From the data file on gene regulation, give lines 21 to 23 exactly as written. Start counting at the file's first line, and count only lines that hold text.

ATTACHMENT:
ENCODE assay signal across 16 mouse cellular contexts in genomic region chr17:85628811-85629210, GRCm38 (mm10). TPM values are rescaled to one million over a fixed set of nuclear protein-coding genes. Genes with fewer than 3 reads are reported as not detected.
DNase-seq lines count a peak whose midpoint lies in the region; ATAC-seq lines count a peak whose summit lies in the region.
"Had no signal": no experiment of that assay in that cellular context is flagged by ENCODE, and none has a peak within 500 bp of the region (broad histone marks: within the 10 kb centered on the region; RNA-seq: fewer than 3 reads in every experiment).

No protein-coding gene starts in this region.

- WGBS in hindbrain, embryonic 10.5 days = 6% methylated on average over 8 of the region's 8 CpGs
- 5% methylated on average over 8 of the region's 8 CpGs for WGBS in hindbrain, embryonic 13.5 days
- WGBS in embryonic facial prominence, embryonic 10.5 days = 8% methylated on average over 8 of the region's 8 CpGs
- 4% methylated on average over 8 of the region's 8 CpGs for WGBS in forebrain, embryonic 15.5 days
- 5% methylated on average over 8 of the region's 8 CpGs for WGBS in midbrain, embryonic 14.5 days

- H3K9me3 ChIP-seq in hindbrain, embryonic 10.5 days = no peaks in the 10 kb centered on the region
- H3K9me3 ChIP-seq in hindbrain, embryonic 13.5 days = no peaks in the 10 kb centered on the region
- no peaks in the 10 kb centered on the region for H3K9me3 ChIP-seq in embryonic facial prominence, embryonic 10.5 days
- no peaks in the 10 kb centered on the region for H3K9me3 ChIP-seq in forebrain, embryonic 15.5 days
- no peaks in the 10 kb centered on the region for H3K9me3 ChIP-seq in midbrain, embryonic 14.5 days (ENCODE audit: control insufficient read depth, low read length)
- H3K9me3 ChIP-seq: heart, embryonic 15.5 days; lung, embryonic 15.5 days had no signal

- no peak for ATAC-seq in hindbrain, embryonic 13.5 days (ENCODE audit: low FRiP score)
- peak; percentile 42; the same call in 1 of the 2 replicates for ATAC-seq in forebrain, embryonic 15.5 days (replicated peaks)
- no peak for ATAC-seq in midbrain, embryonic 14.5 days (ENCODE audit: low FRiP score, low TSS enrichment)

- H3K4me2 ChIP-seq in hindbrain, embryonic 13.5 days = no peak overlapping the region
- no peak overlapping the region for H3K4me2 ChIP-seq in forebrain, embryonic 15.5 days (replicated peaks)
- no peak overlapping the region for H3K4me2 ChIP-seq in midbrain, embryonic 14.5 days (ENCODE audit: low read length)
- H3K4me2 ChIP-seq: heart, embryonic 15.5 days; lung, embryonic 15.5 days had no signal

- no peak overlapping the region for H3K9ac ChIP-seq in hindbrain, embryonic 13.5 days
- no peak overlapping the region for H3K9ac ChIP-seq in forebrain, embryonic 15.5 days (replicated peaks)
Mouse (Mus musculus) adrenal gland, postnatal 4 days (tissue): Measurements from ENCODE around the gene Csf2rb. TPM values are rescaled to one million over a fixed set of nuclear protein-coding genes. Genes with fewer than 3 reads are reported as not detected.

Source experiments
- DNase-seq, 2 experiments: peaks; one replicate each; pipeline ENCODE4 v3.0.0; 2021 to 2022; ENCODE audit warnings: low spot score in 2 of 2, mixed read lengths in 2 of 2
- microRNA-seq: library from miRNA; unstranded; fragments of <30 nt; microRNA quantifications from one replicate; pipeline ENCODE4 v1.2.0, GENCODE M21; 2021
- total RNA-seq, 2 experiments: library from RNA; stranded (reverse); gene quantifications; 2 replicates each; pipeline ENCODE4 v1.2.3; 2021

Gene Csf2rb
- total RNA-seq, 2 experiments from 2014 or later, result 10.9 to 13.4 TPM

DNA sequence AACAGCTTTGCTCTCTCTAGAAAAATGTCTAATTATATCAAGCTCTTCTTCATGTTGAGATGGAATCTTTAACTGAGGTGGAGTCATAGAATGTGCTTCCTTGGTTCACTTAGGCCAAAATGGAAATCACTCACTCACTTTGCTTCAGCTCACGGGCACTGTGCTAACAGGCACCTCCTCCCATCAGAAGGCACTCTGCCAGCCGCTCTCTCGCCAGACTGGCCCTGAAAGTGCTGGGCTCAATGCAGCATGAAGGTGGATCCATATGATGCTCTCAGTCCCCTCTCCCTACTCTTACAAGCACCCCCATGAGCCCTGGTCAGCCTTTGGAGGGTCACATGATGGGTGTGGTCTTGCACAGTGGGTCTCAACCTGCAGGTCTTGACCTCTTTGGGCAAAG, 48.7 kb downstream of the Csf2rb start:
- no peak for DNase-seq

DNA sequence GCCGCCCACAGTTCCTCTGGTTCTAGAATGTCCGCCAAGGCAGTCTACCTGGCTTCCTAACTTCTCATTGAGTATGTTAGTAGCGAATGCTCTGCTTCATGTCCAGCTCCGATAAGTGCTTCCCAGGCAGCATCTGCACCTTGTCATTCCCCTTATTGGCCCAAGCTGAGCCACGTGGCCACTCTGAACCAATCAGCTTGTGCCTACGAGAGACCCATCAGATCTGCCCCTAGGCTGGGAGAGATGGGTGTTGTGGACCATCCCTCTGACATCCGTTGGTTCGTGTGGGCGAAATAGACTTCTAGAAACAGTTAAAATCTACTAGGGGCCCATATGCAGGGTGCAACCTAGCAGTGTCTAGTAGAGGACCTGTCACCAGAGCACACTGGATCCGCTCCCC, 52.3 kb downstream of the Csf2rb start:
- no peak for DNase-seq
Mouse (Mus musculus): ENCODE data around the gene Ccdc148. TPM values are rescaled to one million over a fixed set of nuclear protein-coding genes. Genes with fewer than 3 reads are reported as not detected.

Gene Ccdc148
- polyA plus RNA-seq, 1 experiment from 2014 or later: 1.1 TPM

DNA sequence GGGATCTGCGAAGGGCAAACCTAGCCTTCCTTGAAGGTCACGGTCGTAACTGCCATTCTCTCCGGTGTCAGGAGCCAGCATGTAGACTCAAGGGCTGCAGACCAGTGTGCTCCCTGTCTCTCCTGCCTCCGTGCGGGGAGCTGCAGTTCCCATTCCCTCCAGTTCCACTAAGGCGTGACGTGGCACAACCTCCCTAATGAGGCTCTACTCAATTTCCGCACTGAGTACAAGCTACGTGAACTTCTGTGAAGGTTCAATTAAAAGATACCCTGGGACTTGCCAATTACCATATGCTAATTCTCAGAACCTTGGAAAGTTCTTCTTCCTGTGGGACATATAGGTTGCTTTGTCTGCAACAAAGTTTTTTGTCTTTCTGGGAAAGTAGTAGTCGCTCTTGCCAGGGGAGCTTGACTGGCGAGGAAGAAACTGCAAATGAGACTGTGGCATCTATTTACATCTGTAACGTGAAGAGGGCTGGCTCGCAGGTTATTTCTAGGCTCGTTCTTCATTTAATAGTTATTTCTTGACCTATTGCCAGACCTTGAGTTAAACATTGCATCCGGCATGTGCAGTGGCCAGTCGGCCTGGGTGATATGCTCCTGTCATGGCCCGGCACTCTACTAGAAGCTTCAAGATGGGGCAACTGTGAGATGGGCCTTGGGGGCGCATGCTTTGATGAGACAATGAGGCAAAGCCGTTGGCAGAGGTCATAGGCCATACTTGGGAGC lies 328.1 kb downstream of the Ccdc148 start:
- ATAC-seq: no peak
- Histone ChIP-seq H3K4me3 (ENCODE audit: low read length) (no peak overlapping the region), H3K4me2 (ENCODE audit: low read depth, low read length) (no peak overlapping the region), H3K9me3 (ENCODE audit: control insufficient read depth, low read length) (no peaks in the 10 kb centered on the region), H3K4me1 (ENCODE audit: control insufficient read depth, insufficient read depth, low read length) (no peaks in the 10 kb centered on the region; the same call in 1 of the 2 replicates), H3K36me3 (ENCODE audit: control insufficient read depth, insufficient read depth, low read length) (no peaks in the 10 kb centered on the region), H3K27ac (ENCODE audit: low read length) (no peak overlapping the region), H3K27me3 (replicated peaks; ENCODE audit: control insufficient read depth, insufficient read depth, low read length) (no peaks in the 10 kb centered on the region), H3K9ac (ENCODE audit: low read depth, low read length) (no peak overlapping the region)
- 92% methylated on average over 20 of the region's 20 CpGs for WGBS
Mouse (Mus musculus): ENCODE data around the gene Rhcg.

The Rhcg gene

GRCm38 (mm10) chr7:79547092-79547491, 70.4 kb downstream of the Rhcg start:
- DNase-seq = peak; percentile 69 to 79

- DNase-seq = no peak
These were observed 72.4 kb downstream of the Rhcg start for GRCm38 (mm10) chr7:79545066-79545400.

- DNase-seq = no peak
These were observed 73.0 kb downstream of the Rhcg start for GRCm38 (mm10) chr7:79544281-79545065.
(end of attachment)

- no peak overlapping the region for H3K4me2 ChIP-seq in midbrain, embryonic 14.5 days (ENCODE audit: low read length)
- H3K4me2 ChIP-seq: heart, embryonic 15.5 days; lung, embryonic 15.5 days had no signal

- no peak overlapping the region for H3K9ac ChIP-seq in hindbrain, embryonic 13.5 days